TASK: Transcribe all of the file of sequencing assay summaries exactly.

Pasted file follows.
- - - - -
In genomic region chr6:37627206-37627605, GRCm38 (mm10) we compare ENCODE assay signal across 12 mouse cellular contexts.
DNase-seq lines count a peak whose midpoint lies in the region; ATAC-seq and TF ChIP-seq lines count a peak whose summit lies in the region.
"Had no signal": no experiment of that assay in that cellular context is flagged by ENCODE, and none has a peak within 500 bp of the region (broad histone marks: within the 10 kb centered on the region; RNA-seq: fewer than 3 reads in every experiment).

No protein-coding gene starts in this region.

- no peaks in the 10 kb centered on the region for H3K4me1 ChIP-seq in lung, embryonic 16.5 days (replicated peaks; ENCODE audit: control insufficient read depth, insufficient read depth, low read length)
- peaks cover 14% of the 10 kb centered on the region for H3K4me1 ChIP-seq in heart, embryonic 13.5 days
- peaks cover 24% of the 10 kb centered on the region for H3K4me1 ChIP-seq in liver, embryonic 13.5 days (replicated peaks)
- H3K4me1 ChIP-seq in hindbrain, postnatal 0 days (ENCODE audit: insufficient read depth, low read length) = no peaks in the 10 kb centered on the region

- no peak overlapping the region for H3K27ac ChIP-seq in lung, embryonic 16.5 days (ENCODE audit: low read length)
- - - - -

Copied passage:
In genomic region chr6:37627206-37627605, GRCm38 (mm10) we compare ENCODE assay signal across 12 mouse cellular contexts.
DNase-seq lines count a peak whose midpoint lies in the region; ATAC-seq and TF ChIP-seq lines count a peak whose summit lies in the region.
"Had no signal": no experiment of that assay in that cellular context is flagged by ENCODE, and none has a peak within 500 bp of the region (broad histone marks: within the 10 kb centered on the region; RNA-seq: fewer than 3 reads in every experiment).

No protein-coding gene starts in this region.

- no peaks in the 10 kb centered on the region for H3K4me1 ChIP-seq in lung, embryonic 16.5 days (replicated peaks; ENCODE audit: control insufficient read depth, insufficient read depth, low read length)
- peaks cover 14% of the 10 kb centered on the region for H3K4me1 ChIP-seq in heart, embryonic 13.5 days
- peaks cover 24% of the 10 kb centered on the region for H3K4me1 ChIP-seq in liver, embryonic 13.5 days (replicated peaks)
- H3K4me1 ChIP-seq in hindbrain, postnatal 0 days (ENCODE audit: insufficient read depth, low read length) = no peaks in the 10 kb centered on the region

- no peak overlapping the region for H3K27ac ChIP-seq in lung, embryonic 16.5 days (ENCODE audit: low read length)